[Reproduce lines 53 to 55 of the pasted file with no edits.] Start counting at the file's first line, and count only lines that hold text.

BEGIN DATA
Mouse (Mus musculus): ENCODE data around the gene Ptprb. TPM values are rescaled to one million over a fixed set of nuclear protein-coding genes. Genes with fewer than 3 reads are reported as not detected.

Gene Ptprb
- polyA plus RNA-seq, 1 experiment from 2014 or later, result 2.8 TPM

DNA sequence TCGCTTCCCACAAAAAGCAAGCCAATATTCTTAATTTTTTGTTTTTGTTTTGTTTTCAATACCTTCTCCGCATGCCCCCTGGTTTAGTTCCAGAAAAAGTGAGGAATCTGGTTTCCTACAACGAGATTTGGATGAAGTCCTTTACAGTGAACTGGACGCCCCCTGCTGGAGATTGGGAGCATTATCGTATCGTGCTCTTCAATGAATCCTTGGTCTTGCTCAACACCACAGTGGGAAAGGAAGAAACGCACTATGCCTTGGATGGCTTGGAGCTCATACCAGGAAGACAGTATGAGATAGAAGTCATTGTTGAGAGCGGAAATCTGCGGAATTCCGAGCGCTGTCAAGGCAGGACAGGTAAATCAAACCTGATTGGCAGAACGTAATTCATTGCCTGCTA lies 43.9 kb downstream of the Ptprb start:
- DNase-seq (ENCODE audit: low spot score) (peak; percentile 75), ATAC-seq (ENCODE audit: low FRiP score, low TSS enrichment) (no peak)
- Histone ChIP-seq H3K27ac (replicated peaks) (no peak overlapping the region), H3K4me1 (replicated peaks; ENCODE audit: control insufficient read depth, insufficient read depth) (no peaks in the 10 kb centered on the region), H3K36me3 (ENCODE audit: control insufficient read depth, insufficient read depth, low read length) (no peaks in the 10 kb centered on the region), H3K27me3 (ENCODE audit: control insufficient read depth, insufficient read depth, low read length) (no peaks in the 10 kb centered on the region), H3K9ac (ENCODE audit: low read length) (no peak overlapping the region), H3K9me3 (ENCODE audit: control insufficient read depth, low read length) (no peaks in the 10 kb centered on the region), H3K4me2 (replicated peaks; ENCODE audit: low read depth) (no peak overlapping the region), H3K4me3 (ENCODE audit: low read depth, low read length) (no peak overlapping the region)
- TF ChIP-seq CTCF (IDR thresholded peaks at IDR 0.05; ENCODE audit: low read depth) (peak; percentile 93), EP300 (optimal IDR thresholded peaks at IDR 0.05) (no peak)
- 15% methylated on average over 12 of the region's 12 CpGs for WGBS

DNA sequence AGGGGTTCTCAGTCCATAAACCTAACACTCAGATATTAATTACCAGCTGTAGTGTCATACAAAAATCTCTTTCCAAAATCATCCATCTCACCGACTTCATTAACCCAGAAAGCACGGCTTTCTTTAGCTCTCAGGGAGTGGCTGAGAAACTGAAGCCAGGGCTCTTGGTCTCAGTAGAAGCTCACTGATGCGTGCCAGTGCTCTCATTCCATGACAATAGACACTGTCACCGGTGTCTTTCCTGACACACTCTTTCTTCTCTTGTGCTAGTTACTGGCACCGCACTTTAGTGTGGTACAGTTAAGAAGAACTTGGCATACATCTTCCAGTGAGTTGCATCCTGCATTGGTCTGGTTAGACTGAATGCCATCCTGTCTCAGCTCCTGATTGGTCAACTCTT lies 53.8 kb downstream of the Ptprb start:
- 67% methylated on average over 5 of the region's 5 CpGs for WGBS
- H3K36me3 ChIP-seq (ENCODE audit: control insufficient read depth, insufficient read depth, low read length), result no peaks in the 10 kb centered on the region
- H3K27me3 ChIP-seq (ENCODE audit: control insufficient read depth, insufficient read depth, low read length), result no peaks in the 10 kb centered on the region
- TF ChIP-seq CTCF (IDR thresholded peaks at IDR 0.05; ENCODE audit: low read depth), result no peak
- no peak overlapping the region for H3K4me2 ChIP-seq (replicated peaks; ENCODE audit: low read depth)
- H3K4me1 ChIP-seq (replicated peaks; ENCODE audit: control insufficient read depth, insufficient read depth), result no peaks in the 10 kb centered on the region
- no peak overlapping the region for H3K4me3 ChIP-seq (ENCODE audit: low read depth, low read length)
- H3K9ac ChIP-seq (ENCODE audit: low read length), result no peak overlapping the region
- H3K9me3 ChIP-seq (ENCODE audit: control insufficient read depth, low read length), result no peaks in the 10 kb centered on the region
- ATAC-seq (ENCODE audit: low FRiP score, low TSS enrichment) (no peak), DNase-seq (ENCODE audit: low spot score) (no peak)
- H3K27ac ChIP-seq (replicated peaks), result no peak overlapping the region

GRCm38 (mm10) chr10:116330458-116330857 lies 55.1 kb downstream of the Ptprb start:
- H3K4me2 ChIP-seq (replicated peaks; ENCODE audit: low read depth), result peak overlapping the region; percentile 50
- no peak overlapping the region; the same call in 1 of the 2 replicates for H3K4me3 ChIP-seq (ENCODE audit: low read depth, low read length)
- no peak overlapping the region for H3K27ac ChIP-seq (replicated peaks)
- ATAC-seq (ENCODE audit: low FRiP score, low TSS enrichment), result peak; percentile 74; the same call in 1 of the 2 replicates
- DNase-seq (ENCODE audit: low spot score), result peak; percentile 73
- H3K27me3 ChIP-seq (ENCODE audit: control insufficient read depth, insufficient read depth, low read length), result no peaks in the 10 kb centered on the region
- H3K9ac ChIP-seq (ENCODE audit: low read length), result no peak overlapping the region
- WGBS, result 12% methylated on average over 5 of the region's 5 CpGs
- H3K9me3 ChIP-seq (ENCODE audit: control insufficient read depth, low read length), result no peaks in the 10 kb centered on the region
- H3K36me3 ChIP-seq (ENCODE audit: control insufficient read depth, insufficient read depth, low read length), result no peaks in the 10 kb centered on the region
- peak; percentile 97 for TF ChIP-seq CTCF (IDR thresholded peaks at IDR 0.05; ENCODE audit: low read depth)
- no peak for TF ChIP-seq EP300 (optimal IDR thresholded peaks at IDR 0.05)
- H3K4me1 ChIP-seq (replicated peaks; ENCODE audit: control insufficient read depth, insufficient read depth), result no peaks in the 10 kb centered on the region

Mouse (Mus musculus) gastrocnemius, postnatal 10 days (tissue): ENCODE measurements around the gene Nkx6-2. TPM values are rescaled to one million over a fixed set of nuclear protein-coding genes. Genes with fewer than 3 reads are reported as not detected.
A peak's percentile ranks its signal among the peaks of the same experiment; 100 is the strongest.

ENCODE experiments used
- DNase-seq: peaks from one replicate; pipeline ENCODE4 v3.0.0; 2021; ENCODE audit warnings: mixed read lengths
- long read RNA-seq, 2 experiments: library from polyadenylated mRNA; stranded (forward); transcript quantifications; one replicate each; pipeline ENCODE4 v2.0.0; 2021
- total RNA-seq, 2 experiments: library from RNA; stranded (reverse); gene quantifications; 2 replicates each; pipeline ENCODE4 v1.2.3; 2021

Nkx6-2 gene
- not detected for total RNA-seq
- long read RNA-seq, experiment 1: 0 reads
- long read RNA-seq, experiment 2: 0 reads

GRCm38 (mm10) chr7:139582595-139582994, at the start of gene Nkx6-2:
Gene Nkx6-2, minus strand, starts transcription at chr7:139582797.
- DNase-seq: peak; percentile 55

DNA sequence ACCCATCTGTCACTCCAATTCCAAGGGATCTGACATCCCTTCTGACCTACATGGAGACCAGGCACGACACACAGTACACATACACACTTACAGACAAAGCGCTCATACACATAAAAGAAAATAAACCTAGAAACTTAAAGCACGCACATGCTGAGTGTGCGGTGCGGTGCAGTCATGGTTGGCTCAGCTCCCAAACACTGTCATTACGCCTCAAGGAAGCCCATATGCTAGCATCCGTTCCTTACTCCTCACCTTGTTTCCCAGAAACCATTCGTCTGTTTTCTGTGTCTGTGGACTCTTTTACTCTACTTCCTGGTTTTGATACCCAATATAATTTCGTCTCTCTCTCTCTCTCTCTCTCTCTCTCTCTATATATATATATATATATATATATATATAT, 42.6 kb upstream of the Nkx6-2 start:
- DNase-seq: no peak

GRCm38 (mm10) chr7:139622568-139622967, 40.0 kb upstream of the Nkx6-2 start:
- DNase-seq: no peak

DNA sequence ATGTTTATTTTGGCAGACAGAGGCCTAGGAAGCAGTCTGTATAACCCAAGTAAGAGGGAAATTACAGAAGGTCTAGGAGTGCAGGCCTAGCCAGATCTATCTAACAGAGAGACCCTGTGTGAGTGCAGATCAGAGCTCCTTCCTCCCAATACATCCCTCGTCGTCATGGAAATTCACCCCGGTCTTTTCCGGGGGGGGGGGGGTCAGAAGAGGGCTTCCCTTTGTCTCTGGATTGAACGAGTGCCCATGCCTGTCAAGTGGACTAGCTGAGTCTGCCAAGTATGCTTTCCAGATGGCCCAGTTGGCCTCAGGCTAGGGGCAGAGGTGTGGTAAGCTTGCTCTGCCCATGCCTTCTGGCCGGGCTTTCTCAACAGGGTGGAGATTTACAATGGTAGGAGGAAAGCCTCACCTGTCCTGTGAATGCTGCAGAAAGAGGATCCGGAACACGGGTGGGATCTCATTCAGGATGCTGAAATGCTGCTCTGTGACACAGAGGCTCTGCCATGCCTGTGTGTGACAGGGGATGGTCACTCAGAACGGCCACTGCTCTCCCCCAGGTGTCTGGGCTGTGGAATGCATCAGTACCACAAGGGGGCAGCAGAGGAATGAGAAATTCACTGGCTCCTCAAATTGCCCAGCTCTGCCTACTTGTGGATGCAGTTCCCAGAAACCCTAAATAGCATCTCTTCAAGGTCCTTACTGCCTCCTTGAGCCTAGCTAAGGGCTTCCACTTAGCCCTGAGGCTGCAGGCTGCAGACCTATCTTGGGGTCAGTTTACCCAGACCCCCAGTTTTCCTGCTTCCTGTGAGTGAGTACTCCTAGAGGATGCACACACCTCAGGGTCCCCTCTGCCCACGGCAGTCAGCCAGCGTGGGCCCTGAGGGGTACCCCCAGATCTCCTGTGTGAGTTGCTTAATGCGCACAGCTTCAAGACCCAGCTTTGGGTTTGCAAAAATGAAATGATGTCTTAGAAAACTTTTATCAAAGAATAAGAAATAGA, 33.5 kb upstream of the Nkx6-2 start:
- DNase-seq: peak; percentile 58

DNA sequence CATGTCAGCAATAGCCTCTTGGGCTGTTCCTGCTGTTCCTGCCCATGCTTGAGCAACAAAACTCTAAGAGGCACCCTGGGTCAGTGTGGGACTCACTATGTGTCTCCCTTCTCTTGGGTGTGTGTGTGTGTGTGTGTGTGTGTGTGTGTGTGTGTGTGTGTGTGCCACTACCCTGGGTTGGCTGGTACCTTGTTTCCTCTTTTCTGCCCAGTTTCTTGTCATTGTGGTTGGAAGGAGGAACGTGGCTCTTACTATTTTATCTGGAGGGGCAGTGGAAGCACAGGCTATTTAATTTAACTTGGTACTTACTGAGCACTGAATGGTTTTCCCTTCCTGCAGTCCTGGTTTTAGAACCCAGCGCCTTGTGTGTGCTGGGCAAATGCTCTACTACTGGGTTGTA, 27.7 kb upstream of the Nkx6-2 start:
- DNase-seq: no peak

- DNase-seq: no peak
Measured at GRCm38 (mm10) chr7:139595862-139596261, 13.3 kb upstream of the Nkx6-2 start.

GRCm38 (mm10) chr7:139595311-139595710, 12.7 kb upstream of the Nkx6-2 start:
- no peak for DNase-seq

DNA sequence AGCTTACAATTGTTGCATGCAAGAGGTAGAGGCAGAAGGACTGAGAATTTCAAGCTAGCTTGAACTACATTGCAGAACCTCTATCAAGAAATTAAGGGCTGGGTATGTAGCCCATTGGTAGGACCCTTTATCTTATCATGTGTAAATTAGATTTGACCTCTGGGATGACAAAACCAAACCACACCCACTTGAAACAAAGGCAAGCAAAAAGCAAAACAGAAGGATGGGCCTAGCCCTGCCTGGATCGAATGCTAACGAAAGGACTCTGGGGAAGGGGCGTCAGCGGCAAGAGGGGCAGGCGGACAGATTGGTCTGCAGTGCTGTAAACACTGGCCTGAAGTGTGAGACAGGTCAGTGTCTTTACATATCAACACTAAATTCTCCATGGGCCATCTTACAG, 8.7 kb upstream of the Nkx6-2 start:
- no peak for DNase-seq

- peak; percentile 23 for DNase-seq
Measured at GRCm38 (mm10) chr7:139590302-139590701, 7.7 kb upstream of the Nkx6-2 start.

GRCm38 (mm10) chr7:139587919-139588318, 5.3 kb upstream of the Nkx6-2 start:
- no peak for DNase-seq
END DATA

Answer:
- DNase-seq: peak; percentile 58

DNA sequence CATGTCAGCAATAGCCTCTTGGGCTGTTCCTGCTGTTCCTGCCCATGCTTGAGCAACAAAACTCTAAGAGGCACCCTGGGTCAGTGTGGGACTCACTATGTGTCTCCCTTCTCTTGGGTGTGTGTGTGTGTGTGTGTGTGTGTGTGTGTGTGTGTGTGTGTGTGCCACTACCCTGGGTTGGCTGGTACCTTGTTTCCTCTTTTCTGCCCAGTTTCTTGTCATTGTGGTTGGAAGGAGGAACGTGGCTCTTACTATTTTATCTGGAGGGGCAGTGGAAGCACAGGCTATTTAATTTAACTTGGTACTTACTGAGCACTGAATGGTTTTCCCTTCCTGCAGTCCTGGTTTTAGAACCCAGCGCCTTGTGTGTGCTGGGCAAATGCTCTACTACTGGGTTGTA, 27.7 kb upstream of the Nkx6-2 start:
- DNase-seq: no peak